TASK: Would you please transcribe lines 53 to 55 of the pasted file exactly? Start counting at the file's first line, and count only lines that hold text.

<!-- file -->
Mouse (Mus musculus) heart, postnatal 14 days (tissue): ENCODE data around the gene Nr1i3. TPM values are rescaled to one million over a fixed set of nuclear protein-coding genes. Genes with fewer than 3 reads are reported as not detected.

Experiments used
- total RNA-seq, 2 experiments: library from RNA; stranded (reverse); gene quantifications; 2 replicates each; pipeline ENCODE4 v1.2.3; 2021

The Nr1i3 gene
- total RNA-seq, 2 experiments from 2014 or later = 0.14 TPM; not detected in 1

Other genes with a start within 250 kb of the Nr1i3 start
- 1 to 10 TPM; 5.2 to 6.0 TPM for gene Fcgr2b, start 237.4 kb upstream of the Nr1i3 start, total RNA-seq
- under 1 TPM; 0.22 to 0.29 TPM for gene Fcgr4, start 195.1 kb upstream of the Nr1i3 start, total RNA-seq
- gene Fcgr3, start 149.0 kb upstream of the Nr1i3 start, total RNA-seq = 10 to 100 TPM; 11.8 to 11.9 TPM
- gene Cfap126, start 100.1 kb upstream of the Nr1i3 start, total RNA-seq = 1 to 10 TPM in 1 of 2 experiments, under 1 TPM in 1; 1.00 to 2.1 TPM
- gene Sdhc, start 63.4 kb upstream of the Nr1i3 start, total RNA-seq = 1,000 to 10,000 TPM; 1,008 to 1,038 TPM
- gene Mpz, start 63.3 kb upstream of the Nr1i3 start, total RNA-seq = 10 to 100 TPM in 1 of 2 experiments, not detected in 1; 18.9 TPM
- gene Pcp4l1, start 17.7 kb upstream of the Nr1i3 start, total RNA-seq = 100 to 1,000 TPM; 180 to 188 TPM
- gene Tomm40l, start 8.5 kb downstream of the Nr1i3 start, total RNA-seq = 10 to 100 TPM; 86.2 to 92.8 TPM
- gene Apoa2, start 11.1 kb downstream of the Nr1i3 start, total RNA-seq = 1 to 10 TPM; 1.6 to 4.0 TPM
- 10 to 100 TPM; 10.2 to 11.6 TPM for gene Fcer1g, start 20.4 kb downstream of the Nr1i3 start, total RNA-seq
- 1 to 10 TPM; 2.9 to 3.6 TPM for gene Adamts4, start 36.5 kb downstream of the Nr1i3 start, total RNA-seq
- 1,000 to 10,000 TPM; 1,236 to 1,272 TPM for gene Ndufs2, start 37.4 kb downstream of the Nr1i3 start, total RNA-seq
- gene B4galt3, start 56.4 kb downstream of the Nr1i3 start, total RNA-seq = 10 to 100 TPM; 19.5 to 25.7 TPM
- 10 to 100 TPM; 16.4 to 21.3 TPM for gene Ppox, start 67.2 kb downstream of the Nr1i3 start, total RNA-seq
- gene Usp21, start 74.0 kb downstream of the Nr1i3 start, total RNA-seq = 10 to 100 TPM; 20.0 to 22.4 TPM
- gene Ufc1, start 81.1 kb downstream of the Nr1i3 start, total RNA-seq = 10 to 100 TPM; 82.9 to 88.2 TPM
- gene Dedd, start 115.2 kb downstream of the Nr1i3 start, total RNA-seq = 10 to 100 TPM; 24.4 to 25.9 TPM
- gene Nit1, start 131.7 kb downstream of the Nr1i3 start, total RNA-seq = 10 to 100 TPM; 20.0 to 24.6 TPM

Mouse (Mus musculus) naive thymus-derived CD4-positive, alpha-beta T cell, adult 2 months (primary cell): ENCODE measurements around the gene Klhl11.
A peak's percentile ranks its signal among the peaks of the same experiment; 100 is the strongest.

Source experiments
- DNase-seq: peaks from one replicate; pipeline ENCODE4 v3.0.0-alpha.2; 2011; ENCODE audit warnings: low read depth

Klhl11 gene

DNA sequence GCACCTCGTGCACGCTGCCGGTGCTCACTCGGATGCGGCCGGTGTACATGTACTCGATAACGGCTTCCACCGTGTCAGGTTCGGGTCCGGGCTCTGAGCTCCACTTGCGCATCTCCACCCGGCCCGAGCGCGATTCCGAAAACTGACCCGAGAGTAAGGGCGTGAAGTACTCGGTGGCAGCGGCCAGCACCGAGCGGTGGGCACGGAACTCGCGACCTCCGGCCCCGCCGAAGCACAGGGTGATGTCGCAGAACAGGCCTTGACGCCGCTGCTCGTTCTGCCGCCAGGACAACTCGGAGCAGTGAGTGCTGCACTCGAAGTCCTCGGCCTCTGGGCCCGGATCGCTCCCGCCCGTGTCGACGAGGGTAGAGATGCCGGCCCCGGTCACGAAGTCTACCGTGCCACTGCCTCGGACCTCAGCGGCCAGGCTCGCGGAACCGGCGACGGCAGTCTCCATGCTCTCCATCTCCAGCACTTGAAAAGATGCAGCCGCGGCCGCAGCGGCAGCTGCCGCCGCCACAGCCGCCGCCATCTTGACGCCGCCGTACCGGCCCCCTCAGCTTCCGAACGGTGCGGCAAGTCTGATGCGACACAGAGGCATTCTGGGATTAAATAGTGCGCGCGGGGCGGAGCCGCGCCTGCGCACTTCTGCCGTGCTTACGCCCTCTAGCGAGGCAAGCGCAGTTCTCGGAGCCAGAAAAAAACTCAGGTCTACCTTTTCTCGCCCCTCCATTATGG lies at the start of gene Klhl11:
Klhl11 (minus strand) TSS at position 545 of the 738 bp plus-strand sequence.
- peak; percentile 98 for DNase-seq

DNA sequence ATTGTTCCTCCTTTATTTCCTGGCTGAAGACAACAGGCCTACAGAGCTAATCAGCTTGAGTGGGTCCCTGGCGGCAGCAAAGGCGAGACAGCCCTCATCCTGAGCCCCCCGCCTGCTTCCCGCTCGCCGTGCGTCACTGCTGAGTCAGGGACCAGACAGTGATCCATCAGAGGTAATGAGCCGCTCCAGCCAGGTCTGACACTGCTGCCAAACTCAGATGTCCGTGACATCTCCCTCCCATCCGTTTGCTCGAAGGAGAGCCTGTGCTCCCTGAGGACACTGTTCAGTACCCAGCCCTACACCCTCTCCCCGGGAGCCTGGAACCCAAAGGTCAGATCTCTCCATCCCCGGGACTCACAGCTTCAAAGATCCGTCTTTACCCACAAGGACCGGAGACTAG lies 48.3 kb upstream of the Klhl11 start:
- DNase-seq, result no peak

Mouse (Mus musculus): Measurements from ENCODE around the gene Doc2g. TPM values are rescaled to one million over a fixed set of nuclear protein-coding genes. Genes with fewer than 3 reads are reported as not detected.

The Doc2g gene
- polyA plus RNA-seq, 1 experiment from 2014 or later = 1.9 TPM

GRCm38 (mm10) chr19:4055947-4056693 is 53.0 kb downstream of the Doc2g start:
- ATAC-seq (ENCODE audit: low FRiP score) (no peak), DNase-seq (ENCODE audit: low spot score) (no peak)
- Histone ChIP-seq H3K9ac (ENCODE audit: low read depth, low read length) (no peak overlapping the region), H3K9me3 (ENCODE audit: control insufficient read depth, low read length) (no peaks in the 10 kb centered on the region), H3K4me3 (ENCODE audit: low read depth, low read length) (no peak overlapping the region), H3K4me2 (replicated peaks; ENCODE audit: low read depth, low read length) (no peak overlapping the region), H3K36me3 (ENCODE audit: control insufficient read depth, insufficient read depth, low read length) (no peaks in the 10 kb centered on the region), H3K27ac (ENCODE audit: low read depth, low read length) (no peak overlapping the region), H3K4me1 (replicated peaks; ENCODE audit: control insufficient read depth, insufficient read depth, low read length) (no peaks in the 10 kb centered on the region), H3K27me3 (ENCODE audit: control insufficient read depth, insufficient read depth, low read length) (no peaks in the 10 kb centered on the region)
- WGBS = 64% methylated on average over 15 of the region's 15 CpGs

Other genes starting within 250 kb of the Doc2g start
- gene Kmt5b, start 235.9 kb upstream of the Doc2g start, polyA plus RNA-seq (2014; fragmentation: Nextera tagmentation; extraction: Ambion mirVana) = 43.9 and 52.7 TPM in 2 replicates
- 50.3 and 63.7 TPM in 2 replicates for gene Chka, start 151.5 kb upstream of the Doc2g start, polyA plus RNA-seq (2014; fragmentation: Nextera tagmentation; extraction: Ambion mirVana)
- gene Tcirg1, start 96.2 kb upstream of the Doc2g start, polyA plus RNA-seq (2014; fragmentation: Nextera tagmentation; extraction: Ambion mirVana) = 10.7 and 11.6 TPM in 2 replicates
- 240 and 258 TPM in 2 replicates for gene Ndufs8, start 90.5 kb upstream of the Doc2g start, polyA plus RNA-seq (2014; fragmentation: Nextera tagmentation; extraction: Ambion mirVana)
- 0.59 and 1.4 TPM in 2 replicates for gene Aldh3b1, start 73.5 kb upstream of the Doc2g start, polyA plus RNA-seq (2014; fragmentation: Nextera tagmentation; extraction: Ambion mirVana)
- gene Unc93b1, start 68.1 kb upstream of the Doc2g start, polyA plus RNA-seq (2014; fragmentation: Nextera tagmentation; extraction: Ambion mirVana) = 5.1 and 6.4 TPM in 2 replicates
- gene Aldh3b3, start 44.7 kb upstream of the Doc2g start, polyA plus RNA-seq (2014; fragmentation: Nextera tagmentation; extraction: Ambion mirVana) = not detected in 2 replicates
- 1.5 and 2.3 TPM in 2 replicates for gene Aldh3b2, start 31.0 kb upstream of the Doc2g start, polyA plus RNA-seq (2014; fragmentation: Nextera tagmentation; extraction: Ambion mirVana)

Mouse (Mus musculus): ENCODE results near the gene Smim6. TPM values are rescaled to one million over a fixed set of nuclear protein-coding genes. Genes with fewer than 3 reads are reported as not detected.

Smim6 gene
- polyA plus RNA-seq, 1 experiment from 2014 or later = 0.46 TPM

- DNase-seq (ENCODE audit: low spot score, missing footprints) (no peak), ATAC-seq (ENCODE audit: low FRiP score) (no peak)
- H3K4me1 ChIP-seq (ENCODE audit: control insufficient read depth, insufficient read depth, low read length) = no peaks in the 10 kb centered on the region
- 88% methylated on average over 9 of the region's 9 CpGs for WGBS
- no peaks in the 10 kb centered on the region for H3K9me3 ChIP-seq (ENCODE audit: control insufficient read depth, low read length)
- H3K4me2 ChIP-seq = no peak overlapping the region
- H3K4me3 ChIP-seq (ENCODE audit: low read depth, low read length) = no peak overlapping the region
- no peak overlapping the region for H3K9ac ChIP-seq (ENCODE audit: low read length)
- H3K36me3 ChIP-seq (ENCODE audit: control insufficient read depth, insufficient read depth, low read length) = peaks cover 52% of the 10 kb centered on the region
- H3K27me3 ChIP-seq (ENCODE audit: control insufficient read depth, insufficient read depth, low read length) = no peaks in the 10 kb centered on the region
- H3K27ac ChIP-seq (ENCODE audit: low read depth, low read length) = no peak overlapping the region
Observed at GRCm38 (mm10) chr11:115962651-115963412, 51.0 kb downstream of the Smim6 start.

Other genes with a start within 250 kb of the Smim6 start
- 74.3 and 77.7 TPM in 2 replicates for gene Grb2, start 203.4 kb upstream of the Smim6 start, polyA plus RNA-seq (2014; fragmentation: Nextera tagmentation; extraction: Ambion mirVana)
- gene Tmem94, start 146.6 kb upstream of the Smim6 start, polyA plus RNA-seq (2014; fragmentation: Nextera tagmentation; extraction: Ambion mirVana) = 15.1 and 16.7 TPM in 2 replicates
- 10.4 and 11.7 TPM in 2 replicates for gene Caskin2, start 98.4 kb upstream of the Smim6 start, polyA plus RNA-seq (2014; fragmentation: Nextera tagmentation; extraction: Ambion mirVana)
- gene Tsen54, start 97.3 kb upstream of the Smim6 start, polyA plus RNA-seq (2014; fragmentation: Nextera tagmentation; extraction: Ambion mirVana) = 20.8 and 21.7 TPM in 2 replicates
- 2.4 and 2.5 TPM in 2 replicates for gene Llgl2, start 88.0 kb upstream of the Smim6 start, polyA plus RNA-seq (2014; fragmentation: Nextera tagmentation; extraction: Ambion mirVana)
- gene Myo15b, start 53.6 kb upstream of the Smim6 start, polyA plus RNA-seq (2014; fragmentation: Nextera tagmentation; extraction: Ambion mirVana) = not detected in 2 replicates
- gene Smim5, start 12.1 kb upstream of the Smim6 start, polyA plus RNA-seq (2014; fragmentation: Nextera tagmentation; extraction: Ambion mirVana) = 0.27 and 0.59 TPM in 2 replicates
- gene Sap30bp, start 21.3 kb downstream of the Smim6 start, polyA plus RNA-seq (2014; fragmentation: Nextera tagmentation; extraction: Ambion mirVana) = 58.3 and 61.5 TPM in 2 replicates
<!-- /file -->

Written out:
- polyA plus RNA-seq, 1 experiment from 2014 or later = 0.46 TPM

- DNase-seq (ENCODE audit: low spot score, missing footprints) (no peak), ATAC-seq (ENCODE audit: low FRiP score) (no peak)
- H3K4me1 ChIP-seq (ENCODE audit: control insufficient read depth, insufficient read depth, low read length) = no peaks in the 10 kb centered on the region